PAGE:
Janna Warberg Schou, (1917-1999), was a young woman when she decided to travel to Hamburg in 1936. Being a free soul, an artist belonging to a family of artists, she was not interested in the extremitiesof politics. People were her interest. Her motivation was her great interest in the Jewish people and her concern for the situation of the Jews in Germany.
Janna stayed with the Zeckendorf family in Hamburg,an elderly mother Nita (Helenita) with two bachelor sons, Kurt and Arnold. Janna fell in love with Kurt Zeckendorf, an eye specialist, who was 26 years her elder. We do not know the nature of Jannas relationship with Kurt, but in letters to one another they write affectionately about their trips and mutual interests, as well as future plans. But all plans came to an abrupt end when Kurt was arrested by the SS in August 1936. He was deported to Sachsenhausen concentration camp in Oranieburg near Berlin. Here he was mutilated at the hands of the Nazis, so severely that he ended up in a hospital where he died in January 1937.
With no-one to talk to about her loss, Janna continued her travels to Germany, assisting Jews in moving their assets and valuables to Denmark in the process of getting out of Nazi-Germany. She also stayed in contact with Arnold Zeckendorf, the surviving brother of Kurt. She visited him three times before the outbreak of the war. They corresponded regularly from 1936 to 1942. All the letters were kept by Janna and are a unique source to the deterioration of the living conditions of Jews in Germany. Every step of humiliation can be followed until Arnold chose to take his own life to avoid deportation to Theresienstadt in the summer of 1942.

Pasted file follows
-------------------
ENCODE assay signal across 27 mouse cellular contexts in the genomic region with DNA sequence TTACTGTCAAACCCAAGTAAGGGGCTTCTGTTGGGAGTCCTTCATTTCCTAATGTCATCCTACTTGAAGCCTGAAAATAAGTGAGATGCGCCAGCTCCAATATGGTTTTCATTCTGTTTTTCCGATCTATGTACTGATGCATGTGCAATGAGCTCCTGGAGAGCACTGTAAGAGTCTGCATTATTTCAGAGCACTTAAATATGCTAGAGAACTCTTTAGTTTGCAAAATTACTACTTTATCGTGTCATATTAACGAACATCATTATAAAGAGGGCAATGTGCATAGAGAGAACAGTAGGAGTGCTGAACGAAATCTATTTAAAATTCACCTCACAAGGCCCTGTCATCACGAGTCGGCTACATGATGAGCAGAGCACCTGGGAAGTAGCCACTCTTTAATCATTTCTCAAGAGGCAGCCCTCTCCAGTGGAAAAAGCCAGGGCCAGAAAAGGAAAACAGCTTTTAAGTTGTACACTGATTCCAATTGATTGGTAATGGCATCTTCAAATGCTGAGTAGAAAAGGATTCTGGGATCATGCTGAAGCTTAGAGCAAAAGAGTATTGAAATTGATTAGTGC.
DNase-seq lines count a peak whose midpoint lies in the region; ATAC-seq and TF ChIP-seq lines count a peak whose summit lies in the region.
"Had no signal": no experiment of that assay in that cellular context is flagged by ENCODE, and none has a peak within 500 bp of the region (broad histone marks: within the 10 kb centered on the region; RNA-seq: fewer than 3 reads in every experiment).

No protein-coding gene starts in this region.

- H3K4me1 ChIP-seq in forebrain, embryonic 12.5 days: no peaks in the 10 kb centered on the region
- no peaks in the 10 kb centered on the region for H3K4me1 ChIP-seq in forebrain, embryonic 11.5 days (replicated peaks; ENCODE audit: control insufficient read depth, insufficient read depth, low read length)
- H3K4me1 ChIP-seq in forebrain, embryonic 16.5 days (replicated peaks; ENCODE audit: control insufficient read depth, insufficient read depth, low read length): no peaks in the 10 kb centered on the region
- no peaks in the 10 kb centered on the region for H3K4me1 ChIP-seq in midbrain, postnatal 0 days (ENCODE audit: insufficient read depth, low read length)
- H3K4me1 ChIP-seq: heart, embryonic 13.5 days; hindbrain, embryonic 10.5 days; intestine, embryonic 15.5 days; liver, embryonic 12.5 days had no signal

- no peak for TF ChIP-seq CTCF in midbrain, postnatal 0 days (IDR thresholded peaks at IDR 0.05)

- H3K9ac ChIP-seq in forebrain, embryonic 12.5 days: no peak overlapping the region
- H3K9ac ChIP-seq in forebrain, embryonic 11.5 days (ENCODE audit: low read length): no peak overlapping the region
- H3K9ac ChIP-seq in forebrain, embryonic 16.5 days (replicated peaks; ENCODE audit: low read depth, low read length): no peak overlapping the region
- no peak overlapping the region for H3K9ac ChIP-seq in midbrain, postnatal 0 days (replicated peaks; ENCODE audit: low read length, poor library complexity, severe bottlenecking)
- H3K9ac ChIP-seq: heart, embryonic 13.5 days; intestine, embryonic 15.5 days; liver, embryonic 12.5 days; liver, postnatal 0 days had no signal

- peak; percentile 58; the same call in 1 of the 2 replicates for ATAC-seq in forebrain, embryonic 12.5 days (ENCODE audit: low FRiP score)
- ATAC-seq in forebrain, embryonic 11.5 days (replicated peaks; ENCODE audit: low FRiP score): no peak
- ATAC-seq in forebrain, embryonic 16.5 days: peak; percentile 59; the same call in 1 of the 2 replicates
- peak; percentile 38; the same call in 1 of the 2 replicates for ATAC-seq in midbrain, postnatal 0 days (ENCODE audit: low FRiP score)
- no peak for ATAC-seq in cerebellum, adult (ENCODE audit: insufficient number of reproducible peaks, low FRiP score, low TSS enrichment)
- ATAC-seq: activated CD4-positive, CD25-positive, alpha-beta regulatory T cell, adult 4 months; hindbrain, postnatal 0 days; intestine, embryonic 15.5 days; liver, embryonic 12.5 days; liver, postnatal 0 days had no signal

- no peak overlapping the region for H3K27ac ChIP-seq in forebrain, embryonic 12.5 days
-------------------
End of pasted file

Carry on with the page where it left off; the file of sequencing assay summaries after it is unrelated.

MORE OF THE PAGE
In 1940, Janna met Dr. Stefan Glücksman in Copenhagen. Stefan, who was a young Jewish historian from Warsaw, had come to Denmark in 1939 to attend summer courses in Danish. He fell madly in love with Janna. Janna was unable to return Stefan’s affection, and as she revealed to her sister Ina in 1941, she had “still not been able to forget K[urt] Z[eckendorf], despite all efforts”.
Another blow was inflicted upon Janna’s young life, when Stefan Glücksman was arrested by the Danish authorities in 1941. In 1940-41 the Danish authorities made great efforts to please the Nazi occupants and even offered them stateless Jewish refugees for deportation, in whom the NS-occupants in Copenhagen had no real interest. The German authorities were reluctant to accept sending these people to Germany, but finally did so due to repeated contacts by the Danish authorities. Besides anti-Semitic tendencies in the administration of refugees, the authorities also viewed Jewish refugees as a potential financial burden. These events coincided with the Danish industries benefiting greatly from exporting their goods to Nazi Germany.
Janna did everything she could to prevent Stefan Glücksman’s deportation. After the Danish Ministry of Justice decided to deport him, and the Gestapo in Flensburg made it possible, he was imprisoned in Flensburg to be transported later to the concentration camp Sachsenhausen and onwards to the notorious Gross-Rossen, an SS-camp and quarry in Silesia, where he was killed in November 1941.
Janna witnessed the Nazi horrors more closely than most Danes. Although she was an open and talkative person, she was never willing to reveal her wartime experiences. But she left behind the correspondence with her Jewish friends. They are an exceptionally important source for history, which is now in the process of being published.